With Katherine undergoing Emergency Surgery in Melbourne, my husband, Nevil, and I left our jobs, four other children and the family farm, threw a few clothes in a bag and boarded the plane. While I stayed on, Nevil was forced to return home, torn between where he wanted to be and where he felt he should be. But life still needed to go on and we still had four other children, who were dealing with the shock and grief as much as we were? There were lighter moments: our bunch of farm kids spent the Easter break in a tiny unit in the middle of Melbourne, just so we could be together. We hunted for Easter Eggs in the bushes out the back and we had a ball!
For months, my life and loyalties were torn between a hospital bed in Melbourne and a grieving, confused family back home on the farm. At times, the guilt, loneliness and isolation were almost unbearable. At home, Nevil and the kids got through their days the best way they could.
But we were the lucky ones. At home, neighbours helped out in every way imaginable. In hospital as Katherine adjusted to her paraplegia she was fortunate to have a room constantly full of visiting family and friends.
As days turned to weeks then months we noticed that many of her fellow patients were from rural areas but had few visitors. For them, family members were were too far away, unable to visit regularly, unable to leave animals untended at home, unable to leave children, unable to leave their jobs. As a result, some patients experienced isolation, loneliness, anger and frustration.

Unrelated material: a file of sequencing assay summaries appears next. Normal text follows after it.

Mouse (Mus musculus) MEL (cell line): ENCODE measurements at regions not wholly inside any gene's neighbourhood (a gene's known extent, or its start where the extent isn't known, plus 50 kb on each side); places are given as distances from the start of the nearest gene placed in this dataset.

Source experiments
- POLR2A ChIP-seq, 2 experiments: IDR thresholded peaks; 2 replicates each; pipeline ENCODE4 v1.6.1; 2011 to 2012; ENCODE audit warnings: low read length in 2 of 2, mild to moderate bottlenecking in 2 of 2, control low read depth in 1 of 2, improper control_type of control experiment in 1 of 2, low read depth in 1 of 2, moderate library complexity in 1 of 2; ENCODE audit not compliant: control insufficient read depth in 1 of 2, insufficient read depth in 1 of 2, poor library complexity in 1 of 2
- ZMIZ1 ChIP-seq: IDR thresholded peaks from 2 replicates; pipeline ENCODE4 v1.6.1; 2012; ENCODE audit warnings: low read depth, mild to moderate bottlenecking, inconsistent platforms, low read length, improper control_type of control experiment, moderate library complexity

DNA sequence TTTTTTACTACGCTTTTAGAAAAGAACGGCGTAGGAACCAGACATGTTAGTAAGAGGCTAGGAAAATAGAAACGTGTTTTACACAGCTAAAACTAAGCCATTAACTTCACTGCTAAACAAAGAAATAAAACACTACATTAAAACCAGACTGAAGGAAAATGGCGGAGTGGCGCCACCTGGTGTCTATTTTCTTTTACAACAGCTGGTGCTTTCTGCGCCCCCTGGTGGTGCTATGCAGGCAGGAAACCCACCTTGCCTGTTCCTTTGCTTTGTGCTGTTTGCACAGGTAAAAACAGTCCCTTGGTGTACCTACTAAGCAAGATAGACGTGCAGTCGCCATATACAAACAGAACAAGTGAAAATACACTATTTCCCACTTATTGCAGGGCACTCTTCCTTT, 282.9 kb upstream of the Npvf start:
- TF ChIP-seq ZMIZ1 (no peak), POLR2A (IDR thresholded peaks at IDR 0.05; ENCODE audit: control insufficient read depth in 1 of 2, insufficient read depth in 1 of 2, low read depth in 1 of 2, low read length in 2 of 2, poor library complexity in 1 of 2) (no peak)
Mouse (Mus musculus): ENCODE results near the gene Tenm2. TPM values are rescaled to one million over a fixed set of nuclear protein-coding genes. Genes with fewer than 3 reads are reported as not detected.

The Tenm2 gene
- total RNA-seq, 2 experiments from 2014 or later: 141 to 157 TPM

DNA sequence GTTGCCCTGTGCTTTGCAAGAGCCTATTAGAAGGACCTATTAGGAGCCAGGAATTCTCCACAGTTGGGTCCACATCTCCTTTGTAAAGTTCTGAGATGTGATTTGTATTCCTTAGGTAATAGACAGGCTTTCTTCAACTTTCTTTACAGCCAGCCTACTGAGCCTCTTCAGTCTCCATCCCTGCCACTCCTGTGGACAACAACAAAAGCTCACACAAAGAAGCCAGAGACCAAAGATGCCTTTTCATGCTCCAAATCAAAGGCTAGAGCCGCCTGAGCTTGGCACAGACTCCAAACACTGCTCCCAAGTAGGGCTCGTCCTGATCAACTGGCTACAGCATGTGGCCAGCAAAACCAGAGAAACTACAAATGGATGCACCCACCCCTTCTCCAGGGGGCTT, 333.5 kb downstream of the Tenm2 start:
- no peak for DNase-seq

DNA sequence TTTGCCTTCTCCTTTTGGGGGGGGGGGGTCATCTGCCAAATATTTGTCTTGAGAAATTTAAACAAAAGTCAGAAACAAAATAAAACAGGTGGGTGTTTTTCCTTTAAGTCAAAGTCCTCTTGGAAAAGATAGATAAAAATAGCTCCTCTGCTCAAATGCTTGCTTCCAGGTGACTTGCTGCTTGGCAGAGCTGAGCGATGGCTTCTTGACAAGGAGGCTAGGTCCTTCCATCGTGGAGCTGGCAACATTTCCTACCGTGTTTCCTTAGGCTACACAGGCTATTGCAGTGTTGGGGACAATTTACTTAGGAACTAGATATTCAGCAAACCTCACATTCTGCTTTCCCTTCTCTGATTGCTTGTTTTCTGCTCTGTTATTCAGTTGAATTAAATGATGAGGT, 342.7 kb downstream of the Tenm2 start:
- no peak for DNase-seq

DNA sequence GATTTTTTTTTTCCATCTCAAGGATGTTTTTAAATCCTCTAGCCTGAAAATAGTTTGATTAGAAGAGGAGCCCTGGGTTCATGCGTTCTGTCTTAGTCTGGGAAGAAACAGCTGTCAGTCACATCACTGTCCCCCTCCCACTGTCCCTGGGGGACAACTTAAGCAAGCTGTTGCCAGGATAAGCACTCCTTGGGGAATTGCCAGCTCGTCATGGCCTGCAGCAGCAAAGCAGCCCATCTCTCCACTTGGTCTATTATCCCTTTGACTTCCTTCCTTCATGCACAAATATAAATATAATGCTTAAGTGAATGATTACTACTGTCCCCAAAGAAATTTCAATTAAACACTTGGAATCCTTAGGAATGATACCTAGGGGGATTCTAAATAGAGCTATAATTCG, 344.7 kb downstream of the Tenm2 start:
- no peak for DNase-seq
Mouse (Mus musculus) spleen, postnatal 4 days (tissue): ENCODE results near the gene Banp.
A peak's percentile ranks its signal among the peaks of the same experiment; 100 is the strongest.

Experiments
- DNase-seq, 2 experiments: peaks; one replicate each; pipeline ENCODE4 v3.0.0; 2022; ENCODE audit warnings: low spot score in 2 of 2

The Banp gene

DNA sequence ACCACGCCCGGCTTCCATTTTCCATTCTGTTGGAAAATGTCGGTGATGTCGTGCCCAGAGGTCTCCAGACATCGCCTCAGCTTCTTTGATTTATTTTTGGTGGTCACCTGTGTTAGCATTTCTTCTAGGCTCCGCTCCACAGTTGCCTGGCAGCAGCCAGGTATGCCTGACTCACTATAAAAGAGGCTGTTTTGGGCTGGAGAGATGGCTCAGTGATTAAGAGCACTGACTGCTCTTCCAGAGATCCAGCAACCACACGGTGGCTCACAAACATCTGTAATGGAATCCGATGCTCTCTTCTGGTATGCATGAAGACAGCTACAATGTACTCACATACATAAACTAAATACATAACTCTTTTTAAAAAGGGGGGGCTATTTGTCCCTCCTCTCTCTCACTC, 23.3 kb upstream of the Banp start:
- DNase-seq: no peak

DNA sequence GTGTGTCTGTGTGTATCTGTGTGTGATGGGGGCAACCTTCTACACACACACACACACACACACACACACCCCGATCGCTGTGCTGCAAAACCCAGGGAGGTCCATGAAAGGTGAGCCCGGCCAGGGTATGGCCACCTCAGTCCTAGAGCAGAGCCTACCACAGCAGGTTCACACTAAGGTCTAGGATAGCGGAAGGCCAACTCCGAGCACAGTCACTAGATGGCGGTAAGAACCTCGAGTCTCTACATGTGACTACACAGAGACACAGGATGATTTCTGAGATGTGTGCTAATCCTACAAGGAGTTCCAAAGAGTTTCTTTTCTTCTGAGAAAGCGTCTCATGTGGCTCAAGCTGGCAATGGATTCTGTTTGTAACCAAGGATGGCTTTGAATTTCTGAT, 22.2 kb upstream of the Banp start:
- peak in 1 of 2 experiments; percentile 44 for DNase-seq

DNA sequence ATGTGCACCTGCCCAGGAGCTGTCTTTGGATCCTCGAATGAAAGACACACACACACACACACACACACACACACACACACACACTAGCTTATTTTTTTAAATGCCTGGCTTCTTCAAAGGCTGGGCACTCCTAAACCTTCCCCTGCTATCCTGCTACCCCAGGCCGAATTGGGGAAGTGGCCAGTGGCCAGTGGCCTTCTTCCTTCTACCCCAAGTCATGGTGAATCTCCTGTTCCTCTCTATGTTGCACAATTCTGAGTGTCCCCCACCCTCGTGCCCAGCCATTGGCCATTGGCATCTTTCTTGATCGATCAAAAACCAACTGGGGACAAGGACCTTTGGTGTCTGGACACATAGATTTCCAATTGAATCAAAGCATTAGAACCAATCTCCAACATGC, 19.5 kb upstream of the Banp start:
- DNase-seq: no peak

It soon became obvious to us that a city hospital is not equipped to cater for many of the needs of rural patients. Too often, we found ourselves misunderstood and alone in a sea of well-meaning but unaware professionals. At such a critical time, our rural community and lifestyle was so important but so far away. If we found it hard, how much harder must it be for others?….
When I flipped the tractor onto its roof, the damaged tractor was the least of my problems, Not even my injuries, that left me a quadriplegic, were the worst of it.
I hated the Hospital and the rehabilitation. In fact, I hated life. At times I wanted to die. But this was just the beginning. Long periods away from wife and daughter put unnecessary pressure on our relationship. Hurried decisions and well-meaning but ill-informed advice led the way to disposal of stock, equipment and property, closing doors and opportunities that could have returned me to at least a part of the life I loved. The gap between who I used to be and who I had become grew wider by the day, with no one who could step back, assess, understand and help from the perspective of a farmer.
What did I become? A farmer separated from the land and all that I knew and loved. My marriage disintegrated, as the pressure became too great for all of us.
The hospital and rehabilitation experience was a lonely and terrifying one for Alan and his family. While professional, medical and nursing staff tended well to his physical needs, there was no understanding of the importance of his emotional needs and therefore his frustrations – his need for open spaces, his connection to the land, his animals, his rural community. If an organisation like Rural Help @ Hand had been there, his burden may have been eased.